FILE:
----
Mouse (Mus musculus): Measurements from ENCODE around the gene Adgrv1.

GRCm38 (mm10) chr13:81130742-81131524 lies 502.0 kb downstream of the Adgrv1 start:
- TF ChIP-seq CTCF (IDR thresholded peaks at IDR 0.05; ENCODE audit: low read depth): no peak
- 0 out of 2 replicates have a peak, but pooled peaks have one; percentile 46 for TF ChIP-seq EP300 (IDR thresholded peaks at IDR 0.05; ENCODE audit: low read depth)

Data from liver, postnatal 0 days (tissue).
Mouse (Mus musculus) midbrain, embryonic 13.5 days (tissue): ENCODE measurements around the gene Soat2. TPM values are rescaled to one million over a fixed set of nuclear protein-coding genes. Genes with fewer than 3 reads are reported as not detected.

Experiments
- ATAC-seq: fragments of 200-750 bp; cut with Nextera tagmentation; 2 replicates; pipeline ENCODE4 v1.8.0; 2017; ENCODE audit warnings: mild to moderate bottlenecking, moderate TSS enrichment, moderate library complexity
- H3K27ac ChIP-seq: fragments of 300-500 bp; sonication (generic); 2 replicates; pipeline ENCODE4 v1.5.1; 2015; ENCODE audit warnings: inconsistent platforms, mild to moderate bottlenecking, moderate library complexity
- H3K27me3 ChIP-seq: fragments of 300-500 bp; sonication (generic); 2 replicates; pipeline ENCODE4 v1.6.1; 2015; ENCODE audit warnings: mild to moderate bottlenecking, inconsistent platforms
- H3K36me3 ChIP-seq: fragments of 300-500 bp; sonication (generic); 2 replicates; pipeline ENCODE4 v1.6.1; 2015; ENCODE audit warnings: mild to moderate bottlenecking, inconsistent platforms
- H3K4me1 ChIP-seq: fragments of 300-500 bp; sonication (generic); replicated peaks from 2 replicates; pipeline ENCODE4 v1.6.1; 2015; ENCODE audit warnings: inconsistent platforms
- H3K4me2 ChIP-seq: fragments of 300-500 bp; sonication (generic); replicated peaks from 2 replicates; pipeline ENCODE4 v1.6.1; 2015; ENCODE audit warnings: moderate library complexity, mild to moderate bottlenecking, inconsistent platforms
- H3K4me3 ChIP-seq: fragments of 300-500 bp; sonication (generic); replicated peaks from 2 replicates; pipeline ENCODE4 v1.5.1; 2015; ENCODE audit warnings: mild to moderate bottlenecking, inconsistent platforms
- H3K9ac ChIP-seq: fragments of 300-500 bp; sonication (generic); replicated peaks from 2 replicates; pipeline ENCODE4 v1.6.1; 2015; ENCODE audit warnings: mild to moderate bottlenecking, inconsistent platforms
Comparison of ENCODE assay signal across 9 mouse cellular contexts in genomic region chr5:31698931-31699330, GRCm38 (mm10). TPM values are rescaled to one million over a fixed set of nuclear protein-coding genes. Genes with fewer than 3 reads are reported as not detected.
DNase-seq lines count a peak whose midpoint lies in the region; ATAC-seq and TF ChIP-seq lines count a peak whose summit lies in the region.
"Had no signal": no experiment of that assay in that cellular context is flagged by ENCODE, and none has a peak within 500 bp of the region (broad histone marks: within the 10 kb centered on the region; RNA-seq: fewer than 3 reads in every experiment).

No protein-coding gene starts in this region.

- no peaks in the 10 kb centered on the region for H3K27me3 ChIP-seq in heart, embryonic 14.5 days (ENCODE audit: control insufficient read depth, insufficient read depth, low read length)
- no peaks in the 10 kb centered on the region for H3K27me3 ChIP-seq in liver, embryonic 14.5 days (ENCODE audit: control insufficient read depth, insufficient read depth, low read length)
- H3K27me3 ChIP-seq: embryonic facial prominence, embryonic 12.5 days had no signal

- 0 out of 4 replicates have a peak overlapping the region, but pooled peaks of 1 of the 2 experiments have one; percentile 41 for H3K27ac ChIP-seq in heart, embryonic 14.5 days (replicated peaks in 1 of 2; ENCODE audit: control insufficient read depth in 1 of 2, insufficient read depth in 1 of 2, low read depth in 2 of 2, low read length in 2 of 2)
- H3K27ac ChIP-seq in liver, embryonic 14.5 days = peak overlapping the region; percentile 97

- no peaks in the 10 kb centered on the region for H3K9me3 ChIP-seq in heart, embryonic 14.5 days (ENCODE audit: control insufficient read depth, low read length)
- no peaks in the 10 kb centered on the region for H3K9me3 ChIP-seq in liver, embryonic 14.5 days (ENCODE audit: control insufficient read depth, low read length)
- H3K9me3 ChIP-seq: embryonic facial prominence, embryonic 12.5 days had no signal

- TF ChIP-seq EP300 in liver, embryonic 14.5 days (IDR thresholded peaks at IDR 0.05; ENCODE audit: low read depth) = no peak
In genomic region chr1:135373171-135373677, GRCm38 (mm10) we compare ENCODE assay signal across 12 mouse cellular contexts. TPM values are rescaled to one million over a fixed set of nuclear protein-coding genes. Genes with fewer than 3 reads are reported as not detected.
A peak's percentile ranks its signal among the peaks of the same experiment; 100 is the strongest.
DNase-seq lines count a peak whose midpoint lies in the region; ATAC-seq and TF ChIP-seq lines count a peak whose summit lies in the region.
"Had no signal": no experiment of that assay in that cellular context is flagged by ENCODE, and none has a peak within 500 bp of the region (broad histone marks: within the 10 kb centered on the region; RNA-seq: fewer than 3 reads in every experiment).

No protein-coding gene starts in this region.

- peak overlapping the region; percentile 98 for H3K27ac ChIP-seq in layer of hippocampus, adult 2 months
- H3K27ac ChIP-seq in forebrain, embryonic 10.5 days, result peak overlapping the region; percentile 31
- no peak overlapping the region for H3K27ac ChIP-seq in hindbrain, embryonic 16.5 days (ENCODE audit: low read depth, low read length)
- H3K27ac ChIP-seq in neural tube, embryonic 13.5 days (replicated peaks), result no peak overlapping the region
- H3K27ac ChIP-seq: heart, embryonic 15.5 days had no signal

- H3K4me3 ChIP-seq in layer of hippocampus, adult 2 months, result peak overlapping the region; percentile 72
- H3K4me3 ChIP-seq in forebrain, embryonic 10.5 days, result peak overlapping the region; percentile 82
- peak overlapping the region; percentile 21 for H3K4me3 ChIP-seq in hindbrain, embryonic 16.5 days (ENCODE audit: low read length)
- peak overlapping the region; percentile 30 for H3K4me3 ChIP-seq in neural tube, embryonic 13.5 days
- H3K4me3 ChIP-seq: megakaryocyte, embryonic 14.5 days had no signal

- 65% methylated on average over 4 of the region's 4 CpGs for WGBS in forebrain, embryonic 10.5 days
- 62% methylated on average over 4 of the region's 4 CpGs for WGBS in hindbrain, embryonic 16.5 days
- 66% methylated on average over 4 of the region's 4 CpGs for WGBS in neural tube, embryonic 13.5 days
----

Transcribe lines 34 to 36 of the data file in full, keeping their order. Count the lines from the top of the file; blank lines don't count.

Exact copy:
- peak overlapping the region; percentile 98 for H3K27ac ChIP-seq in layer of hippocampus, adult 2 months
- H3K27ac ChIP-seq in forebrain, embryonic 10.5 days, result peak overlapping the region; percentile 31
- no peak overlapping the region for H3K27ac ChIP-seq in hindbrain, embryonic 16.5 days (ENCODE audit: low read depth, low read length)